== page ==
Two parks control floods, host families

10:21 p.m. The crescent moon appears next to the Johnson City sign glowing above King Commons Park.

The living wage for one adult living in Johnson City without children is $12.56 an hour or about $26,130 per year before taxes.

That’s according to a calculator developed by Amy Glasmeier, a professor at the Massachusetts Institute for Technology.

The tool tracks the living wage in hundreds of cities and counties across the United States and takes into account the cost of necessities like housing, childcare, health insurance and food.

This living wage model does not, however, include the cost of meals at restaurants, unpaid vacations or setting aside earnings for savings or investments.

The results of the 2020 census show that Johnson City has reached 71,000 people, and as the city gradually grows, residents have expressed concern about the affordability of basic needs.

For a single adult with one child, the living wage in Johnson City is $24.97 an hour or $51,946 per year before taxes.

Talking about ALICE

Compared to fellow counties in Northeast Tennessee, Washington County has a lower proportion of households that struggle to afford basic needs. On average, it’s comparable to the state as a whole.

In 2018, 43% of Washington County’s 54,000 households either lived below the poverty line or were part of the ALICE population, according to data from United Way. Statewide, 47% of households live below the ALICE threshold.

ALICE stands for “asset limited, income constrained, employed” and describes households that earn enough to stay above the federal poverty line but not enough to afford basic household necessities.

Specifically, about 17% of Washington County households live below the poverty line and 26% are part of the ALICE population, which puts the county fairly in line with averages across the United States.

In 2018, 13% of the 121 million households nationwide lived below the poverty line and 29% were part of the ALICE population.

Looking specifically at Washington County’s neighbors in Northeast Tennessee, the proportion of families at or below the ALICE threshold ranges from a low of 50% in Unicoi County to 62% in Johnson County.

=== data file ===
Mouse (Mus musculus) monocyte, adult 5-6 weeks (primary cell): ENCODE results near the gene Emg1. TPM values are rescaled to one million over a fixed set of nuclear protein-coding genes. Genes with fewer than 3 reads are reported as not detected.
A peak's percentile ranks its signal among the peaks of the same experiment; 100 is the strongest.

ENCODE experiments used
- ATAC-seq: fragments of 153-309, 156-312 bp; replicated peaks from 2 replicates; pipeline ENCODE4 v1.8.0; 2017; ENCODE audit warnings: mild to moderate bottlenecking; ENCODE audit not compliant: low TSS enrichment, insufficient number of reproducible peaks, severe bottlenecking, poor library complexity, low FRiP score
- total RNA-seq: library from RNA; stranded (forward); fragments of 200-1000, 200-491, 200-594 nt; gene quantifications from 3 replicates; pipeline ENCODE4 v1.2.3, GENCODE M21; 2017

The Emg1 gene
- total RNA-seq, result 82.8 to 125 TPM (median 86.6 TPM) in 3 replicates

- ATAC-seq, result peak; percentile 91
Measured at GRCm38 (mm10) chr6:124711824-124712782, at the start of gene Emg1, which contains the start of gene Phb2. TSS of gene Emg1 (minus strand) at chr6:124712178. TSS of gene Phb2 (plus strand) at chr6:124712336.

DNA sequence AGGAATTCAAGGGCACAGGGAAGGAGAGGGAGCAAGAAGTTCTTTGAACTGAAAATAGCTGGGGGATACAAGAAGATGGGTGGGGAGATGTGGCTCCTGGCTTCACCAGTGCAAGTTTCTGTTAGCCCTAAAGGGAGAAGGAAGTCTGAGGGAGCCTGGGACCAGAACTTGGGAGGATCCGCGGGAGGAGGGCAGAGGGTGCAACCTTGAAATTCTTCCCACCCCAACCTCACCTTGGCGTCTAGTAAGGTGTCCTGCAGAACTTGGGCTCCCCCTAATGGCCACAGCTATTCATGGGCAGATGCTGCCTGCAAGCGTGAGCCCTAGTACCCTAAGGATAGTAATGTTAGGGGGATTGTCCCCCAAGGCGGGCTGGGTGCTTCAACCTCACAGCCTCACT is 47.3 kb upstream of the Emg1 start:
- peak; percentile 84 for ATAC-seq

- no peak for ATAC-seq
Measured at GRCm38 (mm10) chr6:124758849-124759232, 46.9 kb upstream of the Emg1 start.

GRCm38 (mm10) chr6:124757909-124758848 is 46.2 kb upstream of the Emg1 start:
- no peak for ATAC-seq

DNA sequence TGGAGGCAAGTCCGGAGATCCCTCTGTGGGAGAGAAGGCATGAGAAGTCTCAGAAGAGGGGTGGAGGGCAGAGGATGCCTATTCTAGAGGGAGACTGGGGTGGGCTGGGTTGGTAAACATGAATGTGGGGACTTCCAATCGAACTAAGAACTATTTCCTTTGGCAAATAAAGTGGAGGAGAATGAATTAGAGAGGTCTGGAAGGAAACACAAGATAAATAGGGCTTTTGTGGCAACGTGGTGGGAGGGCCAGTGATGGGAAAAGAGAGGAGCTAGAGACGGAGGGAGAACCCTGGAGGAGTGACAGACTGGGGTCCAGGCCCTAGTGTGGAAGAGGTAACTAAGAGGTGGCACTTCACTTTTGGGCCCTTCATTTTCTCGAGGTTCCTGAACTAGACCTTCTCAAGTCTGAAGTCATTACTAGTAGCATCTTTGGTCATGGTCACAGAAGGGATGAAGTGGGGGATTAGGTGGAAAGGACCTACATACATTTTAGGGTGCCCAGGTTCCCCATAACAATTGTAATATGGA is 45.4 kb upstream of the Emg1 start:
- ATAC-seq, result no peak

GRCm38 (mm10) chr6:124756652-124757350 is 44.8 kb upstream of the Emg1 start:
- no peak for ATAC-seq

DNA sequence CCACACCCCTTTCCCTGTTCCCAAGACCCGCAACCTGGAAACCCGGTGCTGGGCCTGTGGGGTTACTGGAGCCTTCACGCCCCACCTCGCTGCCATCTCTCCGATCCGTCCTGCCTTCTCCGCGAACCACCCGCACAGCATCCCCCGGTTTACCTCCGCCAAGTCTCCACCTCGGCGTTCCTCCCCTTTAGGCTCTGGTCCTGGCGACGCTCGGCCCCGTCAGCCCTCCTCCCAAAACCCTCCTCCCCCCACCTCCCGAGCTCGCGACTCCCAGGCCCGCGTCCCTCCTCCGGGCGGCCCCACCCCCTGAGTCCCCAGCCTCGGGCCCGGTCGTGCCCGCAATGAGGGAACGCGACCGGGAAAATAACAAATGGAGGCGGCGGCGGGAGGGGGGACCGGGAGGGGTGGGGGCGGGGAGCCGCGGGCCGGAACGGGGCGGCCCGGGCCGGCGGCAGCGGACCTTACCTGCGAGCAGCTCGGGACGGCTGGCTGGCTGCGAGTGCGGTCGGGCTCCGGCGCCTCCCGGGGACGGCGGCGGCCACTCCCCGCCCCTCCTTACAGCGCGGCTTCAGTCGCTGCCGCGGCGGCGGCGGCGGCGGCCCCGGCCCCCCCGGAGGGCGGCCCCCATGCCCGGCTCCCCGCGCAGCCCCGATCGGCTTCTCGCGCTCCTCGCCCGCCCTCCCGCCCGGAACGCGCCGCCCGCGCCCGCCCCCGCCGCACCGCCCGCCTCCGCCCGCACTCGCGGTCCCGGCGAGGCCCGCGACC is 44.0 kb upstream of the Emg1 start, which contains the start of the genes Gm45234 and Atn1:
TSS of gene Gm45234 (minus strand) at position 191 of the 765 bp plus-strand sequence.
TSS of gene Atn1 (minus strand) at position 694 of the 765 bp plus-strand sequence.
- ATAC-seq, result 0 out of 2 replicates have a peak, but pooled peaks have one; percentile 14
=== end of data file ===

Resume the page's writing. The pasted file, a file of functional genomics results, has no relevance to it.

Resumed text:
Over the long-term, regional figures haven’t changed drastically, said Leslie Salling, the president and CEO of the United Way of the East Tennessee Highlands.

“But that being said, they weren’t great before,” she said.

Tennessee is tied with Alabama for the fifth-highest number of families who fall in either the ALICE category or below the poverty line.

What about housing?

Between 2015-19, about 44.5% of all renters in Johnson City spent 30% or more of their income on housing — more than the recommended amount. Almost 23% spent half or more of their income on housing.

Johnson City Development Services Director Preston Mitchell said the fair market rent for a two-bedroom apartment in the city is $752, meaning 40% of similar units charge a rate at or below that figure.

There are about 14,000 rental units in Johnson City. Of those, 2,600 charge more than $1,000 a month, 6,600 units charge less than $750 and fewer than 2,000 units charge $500 a month.

As more ongoing rental projects wrap up over the next several years, Mitchell expects the fair market rent for one-, two- and three-bedroom units will increase.

“The problem then is, will income grow at the same rate?” he said.

Mitchell said it’s up to the city to work with non-profit and for-profit builders to find creative ways to facilitate affordable housing. That could be through funding resources like Community Development Block Grants.

Private developers, he noted, can have a difficult time making affordable housing feasible. Apartments are growing more expensive, he said, because of the cost of land, materials and labor.

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David Floyd covers Johnson City government, Johnson City schools and Ballad Health for the Johnson City Press. He grew up in East Tennessee and graduated from ETSU, where he was the executive editor of the school paper.

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